We manage a community pasture where about 50 members lease 40,000 acres from the EID (Eastern Irrigation District, who I think is the largest private landholder in Alberta). They each get to put between 25-50 cow/calf pairs (all cows must come with a calf) out on the lease for 6 months during the summer grazing season. Each member buys where ever he wants and provides a bull for each 25 cows he puts out. We are hired by and answer to a board elected out of those members.
The approximately 1800 cows are divided into 4 herds depending on the type of bull they want to breed to. We have 2 read Angus (one that the bulls come on the 1 of June, the other they turn bulls in on the third week in July or the 1st of August) herds, a Simmental (no blacks), and a Charolais herd. The herds vary in size: the Simmental and the Charolais are the largest herds. The late Red Angus herd is the the smallest. It’s pretty standard that there is one bull for every 25 cows in each heard. The largest breeding field is 8 sections the smallest is 2 sections (again a section is a square mile or 640 acres)
Most of the members farm and want to be done calving early so they can concentrate on farming when they need to. Cattlemen here, ranchers, don’t usually turn bulls into their cows as early because they don’t want to calve in the cold winter weather early in the year, here in Alberta.
Bulls can come here as yearlings (I think they should be 2 year olds when they come but it’s not up to me) and they can come back until they are 6, if they are healthy. Semen test and registration papers (they must be purebreds) are required to be turned in to us for every bull that comes to the lease. They are given Cylence (for flies) and Fusagard (for foot rot) at the hoof trimming day which is usually the same day they are brought out.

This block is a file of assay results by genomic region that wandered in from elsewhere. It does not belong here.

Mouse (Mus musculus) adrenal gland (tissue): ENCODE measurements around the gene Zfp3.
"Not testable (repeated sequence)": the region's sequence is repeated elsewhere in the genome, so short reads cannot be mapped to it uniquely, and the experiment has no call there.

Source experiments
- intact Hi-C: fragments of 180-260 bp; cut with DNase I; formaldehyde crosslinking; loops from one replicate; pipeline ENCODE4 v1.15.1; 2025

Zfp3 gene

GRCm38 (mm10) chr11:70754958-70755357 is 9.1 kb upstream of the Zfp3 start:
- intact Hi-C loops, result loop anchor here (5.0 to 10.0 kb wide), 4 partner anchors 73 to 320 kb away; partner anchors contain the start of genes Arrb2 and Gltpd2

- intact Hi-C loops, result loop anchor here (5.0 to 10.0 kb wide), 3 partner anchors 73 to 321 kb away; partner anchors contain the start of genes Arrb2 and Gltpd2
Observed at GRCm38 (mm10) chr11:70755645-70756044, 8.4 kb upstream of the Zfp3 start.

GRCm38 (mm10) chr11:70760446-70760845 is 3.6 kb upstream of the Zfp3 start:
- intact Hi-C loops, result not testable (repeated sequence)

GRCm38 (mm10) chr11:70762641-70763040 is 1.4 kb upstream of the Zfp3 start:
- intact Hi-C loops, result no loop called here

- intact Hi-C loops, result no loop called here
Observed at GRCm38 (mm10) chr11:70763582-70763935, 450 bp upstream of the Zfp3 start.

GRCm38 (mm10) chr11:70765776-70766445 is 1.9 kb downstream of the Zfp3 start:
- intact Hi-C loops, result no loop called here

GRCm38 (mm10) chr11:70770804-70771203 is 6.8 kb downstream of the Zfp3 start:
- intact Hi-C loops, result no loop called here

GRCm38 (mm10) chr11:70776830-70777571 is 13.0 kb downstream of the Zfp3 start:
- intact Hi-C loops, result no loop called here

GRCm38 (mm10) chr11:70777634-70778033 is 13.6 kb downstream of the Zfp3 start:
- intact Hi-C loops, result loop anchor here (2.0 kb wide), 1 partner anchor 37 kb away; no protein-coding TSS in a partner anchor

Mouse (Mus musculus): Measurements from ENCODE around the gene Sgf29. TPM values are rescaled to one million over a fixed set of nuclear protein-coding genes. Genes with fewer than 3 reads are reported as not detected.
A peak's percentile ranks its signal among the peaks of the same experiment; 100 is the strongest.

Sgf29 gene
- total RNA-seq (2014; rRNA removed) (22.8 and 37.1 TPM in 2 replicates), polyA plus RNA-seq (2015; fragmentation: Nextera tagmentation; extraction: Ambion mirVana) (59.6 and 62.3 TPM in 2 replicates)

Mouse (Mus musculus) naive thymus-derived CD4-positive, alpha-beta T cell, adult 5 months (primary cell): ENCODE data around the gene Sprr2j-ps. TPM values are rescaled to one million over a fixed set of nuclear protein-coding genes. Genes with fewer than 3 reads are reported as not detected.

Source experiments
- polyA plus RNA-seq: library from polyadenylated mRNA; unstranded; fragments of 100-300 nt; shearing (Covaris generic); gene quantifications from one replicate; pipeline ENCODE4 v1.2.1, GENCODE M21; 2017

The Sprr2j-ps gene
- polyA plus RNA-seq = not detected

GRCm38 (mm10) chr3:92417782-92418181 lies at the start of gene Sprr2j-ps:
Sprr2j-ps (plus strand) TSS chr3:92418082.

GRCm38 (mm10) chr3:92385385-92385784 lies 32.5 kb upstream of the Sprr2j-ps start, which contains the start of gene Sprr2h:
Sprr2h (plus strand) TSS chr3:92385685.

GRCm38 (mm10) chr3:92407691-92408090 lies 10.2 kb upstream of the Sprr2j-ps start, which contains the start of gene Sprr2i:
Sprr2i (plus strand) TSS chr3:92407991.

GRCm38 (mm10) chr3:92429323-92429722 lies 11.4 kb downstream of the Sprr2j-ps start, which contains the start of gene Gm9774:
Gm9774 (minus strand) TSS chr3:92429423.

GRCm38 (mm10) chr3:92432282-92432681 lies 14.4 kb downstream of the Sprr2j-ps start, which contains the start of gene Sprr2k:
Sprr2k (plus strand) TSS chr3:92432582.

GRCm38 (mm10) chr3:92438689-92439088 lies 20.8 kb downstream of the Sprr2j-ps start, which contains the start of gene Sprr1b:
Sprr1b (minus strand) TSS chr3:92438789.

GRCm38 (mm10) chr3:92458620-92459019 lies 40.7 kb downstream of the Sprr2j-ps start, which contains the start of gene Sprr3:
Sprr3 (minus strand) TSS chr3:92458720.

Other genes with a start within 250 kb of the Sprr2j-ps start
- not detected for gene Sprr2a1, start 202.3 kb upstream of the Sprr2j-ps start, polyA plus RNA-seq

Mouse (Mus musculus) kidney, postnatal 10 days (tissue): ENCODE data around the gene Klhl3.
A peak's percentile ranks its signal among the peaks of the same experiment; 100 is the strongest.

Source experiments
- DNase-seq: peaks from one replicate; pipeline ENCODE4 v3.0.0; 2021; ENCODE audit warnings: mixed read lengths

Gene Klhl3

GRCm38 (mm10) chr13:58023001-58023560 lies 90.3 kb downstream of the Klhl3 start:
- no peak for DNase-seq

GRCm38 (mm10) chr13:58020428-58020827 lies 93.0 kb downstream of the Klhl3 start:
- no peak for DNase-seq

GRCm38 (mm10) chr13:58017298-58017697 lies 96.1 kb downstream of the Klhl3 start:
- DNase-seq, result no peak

The owners drop them off but we are required to round them up (when they are done breeding or injured) and bring them in. My husband is like a bull-houdini and can load most bulls out in the middle of an 8 section (8 square mile) field just by opening the door and encouraging them in. The Charolais, we have been driving (us on horseback) to the North Camp corrals (where we live).
Bulls that get broken penis or stifled and cannot breed are sent home to their owners who often then will sell them immediately at the local auction.
Simmental bulls are the ones I like to deal with the most. They seem very manageable, I’m not sure if it’s the breed or how the owners handle them. The Charolais are the least manageable, some of them I’m sure it’s because of how they are handled when they are not here.
I think 60 days is too long to have the bulls out (see my blogpost : Time to Go Boys for pictures of why) plus I don’t think it’s a good management practice but again it is not my call. The cows are preg checked by a vet at their owner’s place when the owner choose or chooses not to. We watch to see if there is anything bulling (riding/being riden) and can tell generally how the cows are being covered.
If everything looks fine and then we see a bunch of riding later in the year we know there’s a problem, probably with tric (a VD that causes aborted fetuses at around 50 days or so). It hasn’t happened here but the neighboring lease had it so we’re on the look out for it this year.
Every lease is run a little different but that’s how it goes here.